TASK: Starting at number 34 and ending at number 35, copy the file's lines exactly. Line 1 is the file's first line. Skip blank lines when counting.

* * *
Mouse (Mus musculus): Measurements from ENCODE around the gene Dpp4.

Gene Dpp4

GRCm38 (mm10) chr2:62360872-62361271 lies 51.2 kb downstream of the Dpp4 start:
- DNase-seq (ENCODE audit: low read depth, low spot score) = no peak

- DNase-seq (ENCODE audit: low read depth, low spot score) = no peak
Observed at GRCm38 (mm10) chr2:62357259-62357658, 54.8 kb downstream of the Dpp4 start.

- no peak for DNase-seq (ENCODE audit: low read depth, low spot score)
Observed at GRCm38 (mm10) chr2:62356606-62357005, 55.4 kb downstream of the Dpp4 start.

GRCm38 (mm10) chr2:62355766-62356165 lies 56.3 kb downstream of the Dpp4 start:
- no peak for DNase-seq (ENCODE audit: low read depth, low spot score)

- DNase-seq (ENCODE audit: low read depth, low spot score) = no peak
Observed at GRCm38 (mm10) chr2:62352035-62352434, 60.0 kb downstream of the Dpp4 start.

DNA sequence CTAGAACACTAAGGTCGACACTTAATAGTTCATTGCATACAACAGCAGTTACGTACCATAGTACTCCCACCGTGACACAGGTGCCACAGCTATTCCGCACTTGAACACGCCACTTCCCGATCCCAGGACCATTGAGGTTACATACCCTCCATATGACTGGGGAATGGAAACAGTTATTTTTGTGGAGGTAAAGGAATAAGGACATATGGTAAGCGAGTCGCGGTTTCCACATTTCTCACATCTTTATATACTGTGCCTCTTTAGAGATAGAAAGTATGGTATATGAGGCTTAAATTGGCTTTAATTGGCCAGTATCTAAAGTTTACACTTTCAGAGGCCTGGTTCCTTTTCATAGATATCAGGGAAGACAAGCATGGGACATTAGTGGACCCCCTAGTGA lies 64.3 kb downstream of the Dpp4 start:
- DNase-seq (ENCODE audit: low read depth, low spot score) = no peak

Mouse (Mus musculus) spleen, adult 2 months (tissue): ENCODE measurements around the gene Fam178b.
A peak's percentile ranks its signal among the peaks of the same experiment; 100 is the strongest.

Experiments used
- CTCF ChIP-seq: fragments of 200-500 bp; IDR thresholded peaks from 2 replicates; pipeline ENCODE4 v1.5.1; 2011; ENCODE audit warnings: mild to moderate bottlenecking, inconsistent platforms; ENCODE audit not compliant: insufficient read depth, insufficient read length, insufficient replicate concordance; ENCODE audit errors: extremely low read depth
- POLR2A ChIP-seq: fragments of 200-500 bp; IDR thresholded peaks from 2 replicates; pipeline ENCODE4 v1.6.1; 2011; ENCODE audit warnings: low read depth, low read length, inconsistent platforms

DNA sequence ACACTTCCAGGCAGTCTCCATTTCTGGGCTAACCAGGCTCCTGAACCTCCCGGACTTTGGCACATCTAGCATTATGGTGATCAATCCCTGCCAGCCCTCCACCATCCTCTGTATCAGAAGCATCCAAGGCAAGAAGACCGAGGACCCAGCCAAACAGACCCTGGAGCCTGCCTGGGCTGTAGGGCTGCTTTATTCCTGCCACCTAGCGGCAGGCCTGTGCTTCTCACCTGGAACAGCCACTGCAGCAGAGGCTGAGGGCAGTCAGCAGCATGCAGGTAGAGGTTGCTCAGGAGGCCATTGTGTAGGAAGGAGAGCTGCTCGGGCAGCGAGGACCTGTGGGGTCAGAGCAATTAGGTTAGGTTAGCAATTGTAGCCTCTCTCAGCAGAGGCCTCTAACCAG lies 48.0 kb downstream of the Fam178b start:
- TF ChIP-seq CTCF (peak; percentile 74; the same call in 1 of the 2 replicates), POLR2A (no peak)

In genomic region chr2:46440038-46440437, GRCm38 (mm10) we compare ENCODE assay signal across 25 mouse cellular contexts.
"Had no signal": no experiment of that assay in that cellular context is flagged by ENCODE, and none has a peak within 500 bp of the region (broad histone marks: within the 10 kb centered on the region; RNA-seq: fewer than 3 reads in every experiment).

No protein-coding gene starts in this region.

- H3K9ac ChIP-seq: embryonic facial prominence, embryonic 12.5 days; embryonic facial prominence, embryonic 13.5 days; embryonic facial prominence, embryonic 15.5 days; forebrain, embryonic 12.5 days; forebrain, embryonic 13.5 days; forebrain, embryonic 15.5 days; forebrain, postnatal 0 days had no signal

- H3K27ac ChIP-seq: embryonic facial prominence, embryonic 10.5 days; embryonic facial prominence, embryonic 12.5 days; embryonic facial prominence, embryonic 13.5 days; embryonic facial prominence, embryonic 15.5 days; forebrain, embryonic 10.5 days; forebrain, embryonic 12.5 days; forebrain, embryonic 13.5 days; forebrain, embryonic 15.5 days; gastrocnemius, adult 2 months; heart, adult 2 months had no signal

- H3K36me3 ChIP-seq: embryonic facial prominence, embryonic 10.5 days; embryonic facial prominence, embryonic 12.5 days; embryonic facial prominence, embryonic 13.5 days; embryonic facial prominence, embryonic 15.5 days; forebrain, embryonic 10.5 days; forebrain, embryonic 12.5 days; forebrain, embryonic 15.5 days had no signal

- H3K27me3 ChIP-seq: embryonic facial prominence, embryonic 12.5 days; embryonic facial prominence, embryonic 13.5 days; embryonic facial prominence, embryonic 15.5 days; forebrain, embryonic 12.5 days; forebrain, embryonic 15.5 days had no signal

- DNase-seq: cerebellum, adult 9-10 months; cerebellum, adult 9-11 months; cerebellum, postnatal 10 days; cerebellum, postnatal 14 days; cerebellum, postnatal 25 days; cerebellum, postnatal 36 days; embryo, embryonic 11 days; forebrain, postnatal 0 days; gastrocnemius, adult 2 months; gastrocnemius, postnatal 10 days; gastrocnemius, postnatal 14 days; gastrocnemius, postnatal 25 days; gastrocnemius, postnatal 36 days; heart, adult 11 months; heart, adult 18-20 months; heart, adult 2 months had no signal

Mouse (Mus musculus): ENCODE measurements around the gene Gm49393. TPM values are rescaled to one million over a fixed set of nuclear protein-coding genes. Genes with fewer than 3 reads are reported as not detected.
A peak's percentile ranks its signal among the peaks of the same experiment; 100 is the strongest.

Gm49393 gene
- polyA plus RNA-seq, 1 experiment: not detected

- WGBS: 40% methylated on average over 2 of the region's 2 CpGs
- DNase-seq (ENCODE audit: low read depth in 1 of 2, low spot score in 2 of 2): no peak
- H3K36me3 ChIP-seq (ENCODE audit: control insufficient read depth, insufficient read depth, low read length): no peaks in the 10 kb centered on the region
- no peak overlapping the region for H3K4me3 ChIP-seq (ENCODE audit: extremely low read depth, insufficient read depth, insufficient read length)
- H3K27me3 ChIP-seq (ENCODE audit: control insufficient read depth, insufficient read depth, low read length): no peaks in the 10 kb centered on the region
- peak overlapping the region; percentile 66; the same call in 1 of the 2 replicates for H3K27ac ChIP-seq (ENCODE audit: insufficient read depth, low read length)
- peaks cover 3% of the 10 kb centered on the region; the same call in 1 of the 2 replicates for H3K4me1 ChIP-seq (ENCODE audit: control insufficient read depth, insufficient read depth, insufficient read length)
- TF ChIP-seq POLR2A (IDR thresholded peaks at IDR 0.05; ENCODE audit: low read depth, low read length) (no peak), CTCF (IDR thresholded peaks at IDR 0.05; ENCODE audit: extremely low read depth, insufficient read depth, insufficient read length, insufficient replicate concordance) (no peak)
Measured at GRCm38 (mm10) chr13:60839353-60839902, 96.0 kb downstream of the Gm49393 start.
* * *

- WGBS: 40% methylated on average over 2 of the region's 2 CpGs
- DNase-seq (ENCODE audit: low read depth in 1 of 2, low spot score in 2 of 2): no peak